As a mannequin recycler, one of my favorite brands to resell is Rootstein. In the photo above I am so excited about the collection of Rootstein mannequins behind me that I acquired from a Macy’s store in 2017.
Rootstein mannequins are the perfect blend of artistry and engineering. Fewer retailer are displaying them now, but they remain a favorite of mannequin collectors.
The company is known for their superior sculpting techniques. Their mannequins have a hyper-realism with belly buttons and even back spine indentations.
And they were the first mannequin company to create mannequins in the likeness of supermodels and celebrities. Here is Joan Collins who they sculpted just before her “Dynasty” days.
Adel Rootstein, the founder of the company, was just as exacting about the construction of her mannequins as she was about the artistry.
She insisted her mannequins did not weigh more than 25 pounds. Prior to that mannequins, (often made of wax) could weigh upwards of 100 pounds.
Adel also wanted her mannequins to be engineered in a way so that the limbs detached easily so that dressing/undressing the mannequins would not be cumbersome. This made it easier to change the window displays more frequently.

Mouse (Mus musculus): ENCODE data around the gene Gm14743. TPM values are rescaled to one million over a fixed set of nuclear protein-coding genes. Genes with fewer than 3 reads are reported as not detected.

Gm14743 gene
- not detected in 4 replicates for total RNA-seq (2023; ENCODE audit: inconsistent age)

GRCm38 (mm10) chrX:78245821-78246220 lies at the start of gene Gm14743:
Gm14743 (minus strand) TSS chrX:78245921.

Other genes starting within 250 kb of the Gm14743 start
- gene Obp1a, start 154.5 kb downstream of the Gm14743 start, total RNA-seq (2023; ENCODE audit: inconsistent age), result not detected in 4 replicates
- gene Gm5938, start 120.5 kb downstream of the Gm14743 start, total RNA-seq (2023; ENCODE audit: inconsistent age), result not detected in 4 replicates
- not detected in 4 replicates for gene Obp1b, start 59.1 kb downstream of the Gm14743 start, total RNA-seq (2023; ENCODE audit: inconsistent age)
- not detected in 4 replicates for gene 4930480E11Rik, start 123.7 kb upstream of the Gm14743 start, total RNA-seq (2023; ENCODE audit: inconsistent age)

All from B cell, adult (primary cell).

The evolution of mannequins, and the role of Rootstein in particular, is an important part of retail history.
Mannequins are not only “silent salespeople” for clothes BUT for showcasing what is happening culturally/socially during a particular moment in time.
For example in the 1940’s and 1950’s- a time of sexual repression in the US- American companies sanded the nipples off of mannequins, which were deemed too overtly sexual.
But during the fitness crazed 1980’s, nipples reappeared on mannequins. And clothing was more body hugging and low cut.
These mannequin “factoids” are what I will sprinkle throughout this upcoming series of posts about Rootstein Mannequins. All of this information is a collaboration between myself and a mannequin historian who I will profile in the next post.